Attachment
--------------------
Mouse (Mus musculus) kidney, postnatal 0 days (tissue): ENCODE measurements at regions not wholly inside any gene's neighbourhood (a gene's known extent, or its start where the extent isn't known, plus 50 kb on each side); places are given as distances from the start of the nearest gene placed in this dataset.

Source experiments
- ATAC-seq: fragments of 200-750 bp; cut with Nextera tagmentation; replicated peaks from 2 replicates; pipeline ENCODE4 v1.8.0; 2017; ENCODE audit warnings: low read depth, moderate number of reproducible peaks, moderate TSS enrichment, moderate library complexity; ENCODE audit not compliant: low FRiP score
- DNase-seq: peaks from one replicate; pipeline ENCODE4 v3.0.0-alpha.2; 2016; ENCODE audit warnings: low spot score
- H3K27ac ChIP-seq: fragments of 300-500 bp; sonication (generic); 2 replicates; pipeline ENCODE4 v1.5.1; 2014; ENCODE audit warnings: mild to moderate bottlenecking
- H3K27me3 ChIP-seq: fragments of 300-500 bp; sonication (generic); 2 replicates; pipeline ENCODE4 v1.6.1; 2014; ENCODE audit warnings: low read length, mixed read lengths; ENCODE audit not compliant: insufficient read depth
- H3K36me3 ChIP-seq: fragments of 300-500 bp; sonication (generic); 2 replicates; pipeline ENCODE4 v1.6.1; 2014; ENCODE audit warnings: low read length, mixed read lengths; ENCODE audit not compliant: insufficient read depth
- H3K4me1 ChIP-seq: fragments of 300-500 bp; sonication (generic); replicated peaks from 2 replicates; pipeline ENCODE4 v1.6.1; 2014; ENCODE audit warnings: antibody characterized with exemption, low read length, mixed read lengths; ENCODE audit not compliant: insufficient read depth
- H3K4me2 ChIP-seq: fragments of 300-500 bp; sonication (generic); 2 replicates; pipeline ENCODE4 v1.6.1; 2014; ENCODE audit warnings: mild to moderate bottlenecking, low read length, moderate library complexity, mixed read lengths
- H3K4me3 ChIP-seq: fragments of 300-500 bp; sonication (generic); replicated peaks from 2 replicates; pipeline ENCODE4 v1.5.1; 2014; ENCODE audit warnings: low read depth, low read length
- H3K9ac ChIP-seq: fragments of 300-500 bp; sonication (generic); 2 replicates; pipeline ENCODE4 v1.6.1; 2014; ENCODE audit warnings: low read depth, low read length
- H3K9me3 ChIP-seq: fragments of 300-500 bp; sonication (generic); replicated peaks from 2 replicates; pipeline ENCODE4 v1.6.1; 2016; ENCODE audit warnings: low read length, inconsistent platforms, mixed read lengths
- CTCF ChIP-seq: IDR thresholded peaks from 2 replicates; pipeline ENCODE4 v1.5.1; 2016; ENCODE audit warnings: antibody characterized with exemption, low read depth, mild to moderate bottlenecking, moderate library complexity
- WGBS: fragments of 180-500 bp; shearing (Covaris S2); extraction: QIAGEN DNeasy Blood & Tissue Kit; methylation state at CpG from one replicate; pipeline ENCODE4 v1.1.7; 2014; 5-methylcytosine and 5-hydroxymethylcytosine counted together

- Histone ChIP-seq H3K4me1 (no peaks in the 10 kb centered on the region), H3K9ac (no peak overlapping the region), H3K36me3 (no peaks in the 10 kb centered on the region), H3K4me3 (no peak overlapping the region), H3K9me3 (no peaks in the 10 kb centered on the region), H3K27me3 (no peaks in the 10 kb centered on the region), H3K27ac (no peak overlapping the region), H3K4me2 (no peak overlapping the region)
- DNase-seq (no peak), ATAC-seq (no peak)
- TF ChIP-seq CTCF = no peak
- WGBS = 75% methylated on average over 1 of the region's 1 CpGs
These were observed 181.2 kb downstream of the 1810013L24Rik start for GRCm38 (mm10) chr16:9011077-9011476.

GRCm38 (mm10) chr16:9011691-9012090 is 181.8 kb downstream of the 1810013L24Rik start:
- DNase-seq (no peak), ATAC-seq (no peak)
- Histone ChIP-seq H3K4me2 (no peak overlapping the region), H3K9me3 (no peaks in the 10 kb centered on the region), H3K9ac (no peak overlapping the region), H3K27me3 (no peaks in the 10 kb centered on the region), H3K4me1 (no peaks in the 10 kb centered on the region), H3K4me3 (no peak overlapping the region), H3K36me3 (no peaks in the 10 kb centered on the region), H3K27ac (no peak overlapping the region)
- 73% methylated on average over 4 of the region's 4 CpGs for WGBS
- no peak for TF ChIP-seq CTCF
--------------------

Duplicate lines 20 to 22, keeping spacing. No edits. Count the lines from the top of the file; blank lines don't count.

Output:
GRCm38 (mm10) chr16:9011691-9012090 is 181.8 kb downstream of the 1810013L24Rik start:
- DNase-seq (no peak), ATAC-seq (no peak)
- Histone ChIP-seq H3K4me2 (no peak overlapping the region), H3K9me3 (no peaks in the 10 kb centered on the region), H3K9ac (no peak overlapping the region), H3K27me3 (no peaks in the 10 kb centered on the region), H3K4me1 (no peaks in the 10 kb centered on the region), H3K4me3 (no peak overlapping the region), H3K36me3 (no peaks in the 10 kb centered on the region), H3K27ac (no peak overlapping the region)